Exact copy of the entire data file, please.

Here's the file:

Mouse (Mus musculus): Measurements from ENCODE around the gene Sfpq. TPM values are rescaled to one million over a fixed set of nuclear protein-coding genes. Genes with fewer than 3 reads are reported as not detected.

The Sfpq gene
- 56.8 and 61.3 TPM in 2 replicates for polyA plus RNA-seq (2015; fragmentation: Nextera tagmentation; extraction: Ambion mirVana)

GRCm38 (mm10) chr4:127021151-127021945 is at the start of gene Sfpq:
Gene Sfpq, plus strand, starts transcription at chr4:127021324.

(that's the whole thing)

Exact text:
Mouse (Mus musculus): Measurements from ENCODE around the gene Sfpq. TPM values are rescaled to one million over a fixed set of nuclear protein-coding genes. Genes with fewer than 3 reads are reported as not detected.

The Sfpq gene
- 56.8 and 61.3 TPM in 2 replicates for polyA plus RNA-seq (2015; fragmentation: Nextera tagmentation; extraction: Ambion mirVana)

GRCm38 (mm10) chr4:127021151-127021945 is at the start of gene Sfpq:
Gene Sfpq, plus strand, starts transcription at chr4:127021324.